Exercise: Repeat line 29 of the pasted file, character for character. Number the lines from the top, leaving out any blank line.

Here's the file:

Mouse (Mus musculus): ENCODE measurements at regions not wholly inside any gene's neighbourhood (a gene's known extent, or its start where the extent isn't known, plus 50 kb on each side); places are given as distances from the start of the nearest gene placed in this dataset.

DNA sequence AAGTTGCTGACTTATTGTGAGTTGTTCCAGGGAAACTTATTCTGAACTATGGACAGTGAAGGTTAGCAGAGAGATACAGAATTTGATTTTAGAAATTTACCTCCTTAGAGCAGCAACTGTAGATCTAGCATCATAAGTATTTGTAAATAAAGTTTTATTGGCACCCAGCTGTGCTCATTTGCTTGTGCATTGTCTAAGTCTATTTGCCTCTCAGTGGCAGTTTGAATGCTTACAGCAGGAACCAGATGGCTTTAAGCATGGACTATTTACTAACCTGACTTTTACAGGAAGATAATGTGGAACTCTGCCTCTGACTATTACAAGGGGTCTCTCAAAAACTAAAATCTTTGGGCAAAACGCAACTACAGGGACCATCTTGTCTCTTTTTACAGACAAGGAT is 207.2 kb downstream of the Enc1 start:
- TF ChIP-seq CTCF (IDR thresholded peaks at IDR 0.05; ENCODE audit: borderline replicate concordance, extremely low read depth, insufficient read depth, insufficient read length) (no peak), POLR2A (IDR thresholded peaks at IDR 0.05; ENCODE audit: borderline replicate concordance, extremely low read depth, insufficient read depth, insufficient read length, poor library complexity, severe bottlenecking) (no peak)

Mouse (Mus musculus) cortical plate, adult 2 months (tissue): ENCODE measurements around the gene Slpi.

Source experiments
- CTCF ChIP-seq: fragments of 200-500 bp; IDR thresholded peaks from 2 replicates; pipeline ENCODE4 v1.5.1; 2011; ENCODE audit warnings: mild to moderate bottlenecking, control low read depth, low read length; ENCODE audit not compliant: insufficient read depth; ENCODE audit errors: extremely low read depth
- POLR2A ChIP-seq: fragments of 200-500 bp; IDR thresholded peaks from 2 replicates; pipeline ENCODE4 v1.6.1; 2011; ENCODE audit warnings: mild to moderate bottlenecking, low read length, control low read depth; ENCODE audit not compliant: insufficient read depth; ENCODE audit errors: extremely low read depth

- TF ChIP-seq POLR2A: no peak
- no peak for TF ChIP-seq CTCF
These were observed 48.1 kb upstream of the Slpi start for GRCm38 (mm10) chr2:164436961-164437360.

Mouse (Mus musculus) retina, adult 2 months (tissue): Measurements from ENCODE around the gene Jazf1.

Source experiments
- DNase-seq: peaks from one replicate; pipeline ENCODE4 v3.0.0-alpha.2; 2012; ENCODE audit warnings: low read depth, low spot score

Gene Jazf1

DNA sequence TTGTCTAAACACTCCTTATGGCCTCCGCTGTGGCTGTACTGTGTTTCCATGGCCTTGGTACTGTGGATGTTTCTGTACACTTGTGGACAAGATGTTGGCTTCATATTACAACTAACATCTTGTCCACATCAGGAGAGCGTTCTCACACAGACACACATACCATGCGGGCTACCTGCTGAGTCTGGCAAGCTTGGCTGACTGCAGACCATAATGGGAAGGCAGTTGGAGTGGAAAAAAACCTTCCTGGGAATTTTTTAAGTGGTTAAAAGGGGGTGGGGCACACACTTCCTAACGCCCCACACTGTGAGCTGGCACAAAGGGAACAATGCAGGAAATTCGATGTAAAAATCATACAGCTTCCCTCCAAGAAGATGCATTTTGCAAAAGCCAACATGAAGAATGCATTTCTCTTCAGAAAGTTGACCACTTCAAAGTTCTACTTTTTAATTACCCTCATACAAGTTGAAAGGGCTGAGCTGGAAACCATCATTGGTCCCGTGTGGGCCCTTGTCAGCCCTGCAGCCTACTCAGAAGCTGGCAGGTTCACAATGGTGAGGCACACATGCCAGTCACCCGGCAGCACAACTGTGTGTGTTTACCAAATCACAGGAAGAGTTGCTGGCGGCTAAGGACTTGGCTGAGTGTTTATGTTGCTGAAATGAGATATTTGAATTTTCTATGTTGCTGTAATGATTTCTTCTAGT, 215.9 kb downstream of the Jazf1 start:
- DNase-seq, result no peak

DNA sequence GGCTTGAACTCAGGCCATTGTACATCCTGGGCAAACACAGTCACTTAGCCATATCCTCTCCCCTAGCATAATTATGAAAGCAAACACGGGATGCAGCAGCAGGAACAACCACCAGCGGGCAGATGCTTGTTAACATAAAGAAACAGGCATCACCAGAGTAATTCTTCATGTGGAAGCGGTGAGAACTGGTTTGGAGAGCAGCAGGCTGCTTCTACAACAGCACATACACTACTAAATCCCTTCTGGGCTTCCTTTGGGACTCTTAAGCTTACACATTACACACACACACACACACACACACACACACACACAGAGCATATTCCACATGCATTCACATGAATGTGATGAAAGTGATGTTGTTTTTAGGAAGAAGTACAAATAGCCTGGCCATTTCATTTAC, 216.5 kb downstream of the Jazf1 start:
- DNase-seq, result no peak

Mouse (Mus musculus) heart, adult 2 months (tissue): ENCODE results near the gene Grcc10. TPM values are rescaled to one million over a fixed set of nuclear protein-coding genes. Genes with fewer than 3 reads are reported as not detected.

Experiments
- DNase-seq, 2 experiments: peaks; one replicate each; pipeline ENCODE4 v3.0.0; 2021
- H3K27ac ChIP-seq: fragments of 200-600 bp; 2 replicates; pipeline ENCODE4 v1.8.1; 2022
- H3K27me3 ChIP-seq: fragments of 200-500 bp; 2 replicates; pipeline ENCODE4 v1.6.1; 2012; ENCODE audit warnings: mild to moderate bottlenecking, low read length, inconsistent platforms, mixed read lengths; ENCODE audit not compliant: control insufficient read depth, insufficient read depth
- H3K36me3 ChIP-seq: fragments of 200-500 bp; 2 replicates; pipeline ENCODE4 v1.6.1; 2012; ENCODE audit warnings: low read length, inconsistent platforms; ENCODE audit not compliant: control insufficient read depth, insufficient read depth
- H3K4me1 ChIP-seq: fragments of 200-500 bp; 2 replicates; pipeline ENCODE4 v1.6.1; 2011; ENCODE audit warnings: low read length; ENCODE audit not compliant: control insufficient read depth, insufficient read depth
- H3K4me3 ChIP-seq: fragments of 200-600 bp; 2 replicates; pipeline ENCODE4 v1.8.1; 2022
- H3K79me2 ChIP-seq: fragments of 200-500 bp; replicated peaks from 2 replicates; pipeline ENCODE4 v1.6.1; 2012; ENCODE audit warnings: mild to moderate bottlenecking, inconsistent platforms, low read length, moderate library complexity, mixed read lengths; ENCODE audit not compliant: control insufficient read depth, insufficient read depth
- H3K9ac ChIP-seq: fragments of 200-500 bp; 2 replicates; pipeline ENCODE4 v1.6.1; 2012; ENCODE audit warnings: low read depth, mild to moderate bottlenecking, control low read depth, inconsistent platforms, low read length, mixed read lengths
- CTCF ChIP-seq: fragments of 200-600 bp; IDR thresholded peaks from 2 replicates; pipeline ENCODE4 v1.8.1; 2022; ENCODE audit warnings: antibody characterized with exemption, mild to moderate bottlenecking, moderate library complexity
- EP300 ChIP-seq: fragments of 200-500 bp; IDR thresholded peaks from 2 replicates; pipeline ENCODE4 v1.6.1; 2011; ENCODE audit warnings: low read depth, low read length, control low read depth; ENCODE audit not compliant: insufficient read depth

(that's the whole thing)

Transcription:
- CTCF ChIP-seq: fragments of 200-600 bp; IDR thresholded peaks from 2 replicates; pipeline ENCODE4 v1.8.1; 2022; ENCODE audit warnings: antibody characterized with exemption, mild to moderate bottlenecking, moderate library complexity